The Port of Angels
Much of my family lives in Port Angeles, Washington. I spent the first ten years of my life there and went back every summer into my 20s. The first time I was in a kayak was at Lake Sutherland, just a bit outside of town on Highway 101. I was 12 and Uncle Paul had picked up an old fiberglass kayak that wasn’t made by a company. It was probably the product of a paddling club mold set and someone’s desire to have a kayak. It was heavy and rough. The finish work was so poor that if you grazed your hand across the deck while paddling it would immediately leave you bleeding with a bunch of fiberglass slivers. It was the beginning of my kayaking journey and it was perfect!
Down the Rabbit Hole
In this little blue fiberglass kayak turning was easy… not turning was impossible. The wide kayak had a lot of rocker and a flat bottom. The tracking was so non-existent that Paul added a fin to the back to give it some directional stability. He sandwiched a long, wide piece of metal between two other pieces of metal with a single bolt. It protruded down into the water off the stern, and the bolt allowed it to flip up if it hit anything and not snag. This little kayak had opened the door to the world of kayaking.
The next kayak Uncle Paul bought was a Pacific Water Sports Sea Otter. This 16′ long kayak designed by Lee Moyer was our first introduction to a sea kayak. Again, the first time I paddled it was at Lake Sutherland. Uncle Paul had seen some old photos of Pacific Rim Native Kayakers and made kayak paddles based on those images. This kayak was a whole different beast. Compared to the first kayak, this was a rocket. Point it at the other side of the lake and it would take you there in a hurry.
Then and Now
The Sea Otter lacks a lot of today’s safety features. It has a bulkhead behind the seat, but it doesn’t have a forward bulkhead or any inherent floatation in the bow. It also doesn’t have any perimeter lines and the back deck comes to a point behind the cockpit so it is very difficult to roll. Before we took this kayak into the Strait of Juan de Fuca, we spent time in the lake learning rescue techniques. We figured out how to get back in it if we somehow flipped at sea. The first thing we learned was that even though there was no floatation in the bow, the kayak would stay floating level as long as you kept it upside-down or right-side-up. On its side in the water, it would flood quickly. I learned the scramble self-recovery at the lake and I even figured out how to recover the kayak if it flooded and went nose-down in the water.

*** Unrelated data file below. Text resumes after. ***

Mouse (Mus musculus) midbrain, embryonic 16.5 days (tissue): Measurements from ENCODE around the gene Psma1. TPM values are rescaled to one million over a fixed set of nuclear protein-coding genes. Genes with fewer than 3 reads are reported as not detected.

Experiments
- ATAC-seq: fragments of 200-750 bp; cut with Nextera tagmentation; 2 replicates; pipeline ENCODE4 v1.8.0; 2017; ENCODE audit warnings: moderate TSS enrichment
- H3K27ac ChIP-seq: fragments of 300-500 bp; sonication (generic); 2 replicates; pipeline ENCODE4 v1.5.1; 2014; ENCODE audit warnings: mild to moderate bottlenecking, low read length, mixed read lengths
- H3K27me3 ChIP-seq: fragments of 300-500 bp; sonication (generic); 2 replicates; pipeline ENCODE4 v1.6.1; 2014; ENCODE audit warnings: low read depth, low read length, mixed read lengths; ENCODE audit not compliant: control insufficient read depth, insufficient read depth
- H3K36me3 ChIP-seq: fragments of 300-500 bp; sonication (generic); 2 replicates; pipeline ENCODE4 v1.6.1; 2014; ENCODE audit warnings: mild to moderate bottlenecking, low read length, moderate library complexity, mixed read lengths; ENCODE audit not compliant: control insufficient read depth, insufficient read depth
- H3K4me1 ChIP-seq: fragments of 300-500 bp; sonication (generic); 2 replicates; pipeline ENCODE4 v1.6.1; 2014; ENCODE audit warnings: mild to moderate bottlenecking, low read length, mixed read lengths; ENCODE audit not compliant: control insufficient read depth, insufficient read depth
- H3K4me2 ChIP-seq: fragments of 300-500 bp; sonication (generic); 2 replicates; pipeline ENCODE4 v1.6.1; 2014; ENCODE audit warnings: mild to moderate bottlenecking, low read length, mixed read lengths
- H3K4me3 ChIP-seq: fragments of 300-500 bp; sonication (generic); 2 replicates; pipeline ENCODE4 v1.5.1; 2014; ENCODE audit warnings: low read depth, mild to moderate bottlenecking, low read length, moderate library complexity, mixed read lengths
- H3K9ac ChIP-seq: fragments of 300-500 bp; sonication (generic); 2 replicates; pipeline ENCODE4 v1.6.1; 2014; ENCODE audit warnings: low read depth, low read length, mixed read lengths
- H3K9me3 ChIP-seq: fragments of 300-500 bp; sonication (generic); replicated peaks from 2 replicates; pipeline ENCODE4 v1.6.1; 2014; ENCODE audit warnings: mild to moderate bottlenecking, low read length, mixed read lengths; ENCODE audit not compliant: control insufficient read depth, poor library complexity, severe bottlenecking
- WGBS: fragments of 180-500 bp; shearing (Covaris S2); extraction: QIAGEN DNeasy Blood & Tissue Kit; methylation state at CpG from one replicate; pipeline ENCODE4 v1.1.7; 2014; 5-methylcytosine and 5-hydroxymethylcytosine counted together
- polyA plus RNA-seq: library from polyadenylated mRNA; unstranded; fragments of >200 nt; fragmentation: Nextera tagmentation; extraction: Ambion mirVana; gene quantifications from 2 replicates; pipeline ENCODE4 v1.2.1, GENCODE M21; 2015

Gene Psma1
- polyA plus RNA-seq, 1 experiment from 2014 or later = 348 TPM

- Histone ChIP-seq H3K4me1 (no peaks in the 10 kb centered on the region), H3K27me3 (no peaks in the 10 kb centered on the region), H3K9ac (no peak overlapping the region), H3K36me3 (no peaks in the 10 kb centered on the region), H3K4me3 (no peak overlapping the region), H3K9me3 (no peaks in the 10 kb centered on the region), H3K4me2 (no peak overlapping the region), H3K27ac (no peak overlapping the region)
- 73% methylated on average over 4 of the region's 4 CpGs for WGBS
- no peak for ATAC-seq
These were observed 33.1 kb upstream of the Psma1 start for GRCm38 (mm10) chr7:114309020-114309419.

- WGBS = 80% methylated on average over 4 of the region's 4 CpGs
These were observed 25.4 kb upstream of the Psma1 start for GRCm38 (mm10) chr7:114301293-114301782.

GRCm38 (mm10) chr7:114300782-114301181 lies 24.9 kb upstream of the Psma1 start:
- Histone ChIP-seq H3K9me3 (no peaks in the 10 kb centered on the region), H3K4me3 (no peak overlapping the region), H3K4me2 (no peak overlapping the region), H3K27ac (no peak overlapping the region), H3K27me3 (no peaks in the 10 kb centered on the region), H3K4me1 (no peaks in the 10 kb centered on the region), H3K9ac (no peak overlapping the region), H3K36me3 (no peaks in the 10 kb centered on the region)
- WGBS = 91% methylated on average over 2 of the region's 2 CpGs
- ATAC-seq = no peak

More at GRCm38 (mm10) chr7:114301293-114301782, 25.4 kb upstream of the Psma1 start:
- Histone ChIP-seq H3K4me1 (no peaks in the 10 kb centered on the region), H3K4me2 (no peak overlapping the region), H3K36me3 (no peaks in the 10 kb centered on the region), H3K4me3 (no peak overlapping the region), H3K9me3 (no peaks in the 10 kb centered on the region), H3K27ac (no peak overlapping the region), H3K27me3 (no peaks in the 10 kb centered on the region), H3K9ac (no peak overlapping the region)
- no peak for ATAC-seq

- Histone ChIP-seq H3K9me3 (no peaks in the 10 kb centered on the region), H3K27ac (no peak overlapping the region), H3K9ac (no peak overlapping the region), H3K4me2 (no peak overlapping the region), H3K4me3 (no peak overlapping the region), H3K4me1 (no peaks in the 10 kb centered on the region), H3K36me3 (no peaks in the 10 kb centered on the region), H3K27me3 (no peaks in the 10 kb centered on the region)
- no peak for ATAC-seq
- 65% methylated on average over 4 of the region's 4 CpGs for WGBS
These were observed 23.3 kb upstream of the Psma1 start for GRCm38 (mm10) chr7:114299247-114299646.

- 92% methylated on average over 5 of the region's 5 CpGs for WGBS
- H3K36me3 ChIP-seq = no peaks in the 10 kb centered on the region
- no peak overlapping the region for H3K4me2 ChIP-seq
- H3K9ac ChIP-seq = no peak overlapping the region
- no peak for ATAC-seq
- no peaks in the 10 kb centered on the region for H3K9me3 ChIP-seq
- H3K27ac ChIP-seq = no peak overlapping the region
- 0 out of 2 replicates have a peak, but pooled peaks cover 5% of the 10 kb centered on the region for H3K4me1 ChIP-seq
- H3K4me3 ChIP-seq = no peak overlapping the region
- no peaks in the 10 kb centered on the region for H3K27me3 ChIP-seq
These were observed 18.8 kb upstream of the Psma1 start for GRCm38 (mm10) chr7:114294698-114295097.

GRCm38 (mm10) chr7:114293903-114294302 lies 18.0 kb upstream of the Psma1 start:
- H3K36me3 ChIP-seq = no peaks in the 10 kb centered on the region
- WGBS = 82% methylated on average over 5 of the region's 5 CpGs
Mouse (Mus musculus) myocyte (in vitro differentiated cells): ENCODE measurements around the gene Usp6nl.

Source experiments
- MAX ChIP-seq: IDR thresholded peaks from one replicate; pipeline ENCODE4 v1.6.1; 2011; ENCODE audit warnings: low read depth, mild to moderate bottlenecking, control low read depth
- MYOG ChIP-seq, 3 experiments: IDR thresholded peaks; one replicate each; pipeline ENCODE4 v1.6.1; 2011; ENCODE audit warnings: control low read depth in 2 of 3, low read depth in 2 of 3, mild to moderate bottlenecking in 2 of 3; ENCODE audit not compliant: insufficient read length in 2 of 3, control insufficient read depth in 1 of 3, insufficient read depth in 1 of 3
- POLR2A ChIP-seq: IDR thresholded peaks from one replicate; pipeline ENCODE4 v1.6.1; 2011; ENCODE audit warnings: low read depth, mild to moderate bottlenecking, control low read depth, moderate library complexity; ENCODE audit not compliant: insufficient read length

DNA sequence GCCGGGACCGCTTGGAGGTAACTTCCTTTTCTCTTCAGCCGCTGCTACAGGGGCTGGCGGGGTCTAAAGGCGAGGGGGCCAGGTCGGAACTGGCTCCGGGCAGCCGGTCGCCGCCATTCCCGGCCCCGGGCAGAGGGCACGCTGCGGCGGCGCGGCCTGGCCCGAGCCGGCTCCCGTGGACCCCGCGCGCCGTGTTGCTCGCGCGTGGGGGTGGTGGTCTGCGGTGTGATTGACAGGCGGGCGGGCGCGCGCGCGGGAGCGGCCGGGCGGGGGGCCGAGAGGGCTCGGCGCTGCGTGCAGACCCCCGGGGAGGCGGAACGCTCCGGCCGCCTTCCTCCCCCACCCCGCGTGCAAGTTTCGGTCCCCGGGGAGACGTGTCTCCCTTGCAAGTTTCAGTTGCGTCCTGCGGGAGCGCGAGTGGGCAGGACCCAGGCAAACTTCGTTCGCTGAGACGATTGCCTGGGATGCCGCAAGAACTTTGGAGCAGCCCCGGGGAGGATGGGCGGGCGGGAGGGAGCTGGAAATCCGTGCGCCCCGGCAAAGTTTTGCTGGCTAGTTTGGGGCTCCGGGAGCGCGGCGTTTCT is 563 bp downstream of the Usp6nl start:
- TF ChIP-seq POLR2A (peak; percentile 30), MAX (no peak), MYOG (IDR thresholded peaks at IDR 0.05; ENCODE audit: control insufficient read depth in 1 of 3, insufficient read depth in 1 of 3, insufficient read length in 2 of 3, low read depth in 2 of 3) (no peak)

Uncle Paul started taking me paddling in the Strait of Juan de Fuca. He would paddle the Sea Otter and I would paddle the old blue kayak. The Sea Otter had allowed us into the world of sea kayaking. But as our skills improved, we realize that it was a great flatwater kayak but was a handful out on the Strait if the seas and wind picked up.
Steep Learning Curve
One day while paddling out of Clallam Bay, the wind picked up and was coming out of the Northwest. As we returned to Clallam Bay, breakers appeared between us and the beach. When we launched, the water had been smooth. Now there were 5-6 foot waves breaking about 30 yards from shore. Uncle Paul was able to surf the Sea Otter in, but I was not as skilled. A wave caught me as it broke and I tumbled a few times before I got out of the kayak and (to my surprise) stood up in about 3 feet of water. Even though Uncle Paul was successful in surfing the Sea Otter to shore, the kayak was not unscathed. The deck had a lot of cracks running almost the whole length of the kayak, as it had flexed under the force of a surf landing and the fiberglass had fractured.
Uncle Paul again went searching for a better kayak. He tried many different kayaks from many different manufacturers. He ended up buying a Natural Designs Polaris II, designed by Dan Ruska. This was the first expedition-capable kayak I had ever seen. This kayak opened my eyes to what is possible in a kayak. I still measure kayaks against that kayak. Well, not against the kayak, itself. But against what that kayak made me feel. If I don’t have that slight tingle in my spine, the anticipation of what’s to come, then it’s not the kayak for me.
The journey continues
So that’s why I bought NC Kayaks. The kayaks we make give me that tingle. I worried that when the previous owner retired, these kayaks would disappear. And that was something I couldn’t let happen. My Uncle still has his Polaris II, I’ve gone paddling with him in Port Angeles Harbor and at Lake Crescent. Kayaking with my Uncle in a kayak I built brings symmetry to my paddling journey. From paddling a kayak someone made to paddling a kayak I made.
Where are you headed?
Some of the kayaks I’ve built have done astonishing things, but it’s the next astonishing thing I look forward to. So, where are you headed? And what can I build for you?